The Art of Travel: Choosing Your Travel Companions

By Melanie Nayer

Choosing Your Travel CompanionsTravel can be tricky, especially the planning part. Airline tickets, hotels, tours, car rentals – there’s a lot to do before you leave, but once you get there, the experience of a new place makes all the planning worthwhile.

I’ve been traveling since I was a young girl. My love of travel stems from my Mom, who put me on a plane when I was in diapers and trained me to travel. As I grew older, I grew more fascinated with flight and I eagerly awaited each next trip. It’s no wonder I became a travel writer.

I plan my trips very carefully, with precision on just about every step.

  • Do we have at least 90 minutes in between flights in case of a delayed plane, or a connecting gate at the other end of the airport?
  • Do all the required travel documents have my name spelled correctly?
  • Is my carry-on luggage under 50 pounds so I don’t get charged extra by the airlines?
  • Are all my tours booked in advance and do I have the confirmation codes for everything?
  • Does the hotel I’m staying at have WiFi access and is there a bar in the lobby? (Some things are obviously more important than others, but you get the point.)

There are specific things to keep in mind when planning travel:

  • How much do you want to spend?
  • How long do you want to stay?
  • What do you want to do?
  • Who are you traveling with?

It’s the latter that makes travel the most interesting…

Now in my mid-30s, traveling is a way of life. I spent a remarkable week in Rome with one of my best girlfriends and in the end, learned more about myself than I did my friend. I recently returned from a three-city tour of Europe — I payed my respects to Anne Frank in Amsterdam, climbed one of the oldest and tallest towers in Bruges and embraced my inner-Carrie Bradshaw in Paris. I’m about to embark on a long weekend in Ireland, where the majority of my time will be spent in Irish pubs with a camera in one hand and a Guinness in the other (shameless plug: all of these adventures can be found in the Escapes section – stay tuned). I realize that each individual has their own wants and needs, and I’m sympathetic to that when planning trips with other people.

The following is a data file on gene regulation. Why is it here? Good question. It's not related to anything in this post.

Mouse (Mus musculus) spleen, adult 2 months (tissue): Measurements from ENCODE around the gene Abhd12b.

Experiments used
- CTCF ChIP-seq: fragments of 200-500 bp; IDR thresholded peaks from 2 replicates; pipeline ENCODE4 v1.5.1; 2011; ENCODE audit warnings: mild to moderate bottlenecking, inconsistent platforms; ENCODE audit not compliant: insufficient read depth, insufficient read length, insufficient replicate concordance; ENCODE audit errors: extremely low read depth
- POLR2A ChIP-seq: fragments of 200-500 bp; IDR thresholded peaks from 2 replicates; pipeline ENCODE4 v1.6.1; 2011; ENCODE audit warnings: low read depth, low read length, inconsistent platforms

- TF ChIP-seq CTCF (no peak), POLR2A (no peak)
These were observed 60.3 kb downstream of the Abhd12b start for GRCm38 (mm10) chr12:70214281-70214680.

IsraelFor almost a decade I’ve been trying to plan a trip to Israel. Each time something gets in my way — sometimes it’s personal, sometimes it’s world events. But I haven’t given up hope – I will make it to the Holy Land and I’m certain it will be a trip I’ll never forget. This particular trip, however, is one that I’ve wanted to take with Mom. There’s something powerful about bonding with your Mom at a temple in Jerusalem. There’s something magical about reaching the top of Masada with Mom by your side. There’s an unspoken bond between mother and daughter in Israel, which I can only imagine makes the bond between mother and daughter tighter.

But let’s be real: mother and daughter relationships are just not that easy.

I’m sure I’ll get to Israel eventually and it will likely be with my Mom. It’s a personal adventure I’m committed to taking. In the meantime, me and Mom have a few things to work out:

(the following conversation took place at Thursday, June 18, 1pm EST)

Me: I’m looking at flights and hotels to Israel – would you like to come with?
Mom: Absolutely. When do we leave?
Me: End of January for 10 days. I found flights for $1100, total trip about $3,000, per person.
Mom: Ok you should look at other groups, too. How about like bla, bla, bla and bla, bla bla. (Names of other groups left out because I’m not going to travel with them, but I don’t want to dissuade others from these options).
Me: No, I just told you what the airfare and hotel was for the trip I priced out, which includes tours.
Mom: Yes, but other groups might have something with other people.
Me: I don’t want to travel with 20-year-olds or senior citizens. I’ll meet up with people once I’m there.
Mom: But then you miss out on the entire bonding experience.
Me: I’ll bond plenty with people in Israel. I don’t need a tour to force me into playing nice with others.
Mom: Ok, but this group has a tour for $3,800 – that’s a good deal.
Me: How is it a good deal when I just told you about one for $3,000?
Mom: I don’t know what you’re talking about.
Me: We can’t travel together. Ever.

Moral of the story: It doesn’t matter what you do for a living, choose your travel companion wisely. Despite the fact that I travel for a living, the Israel trip is still not booked. Stay tuned…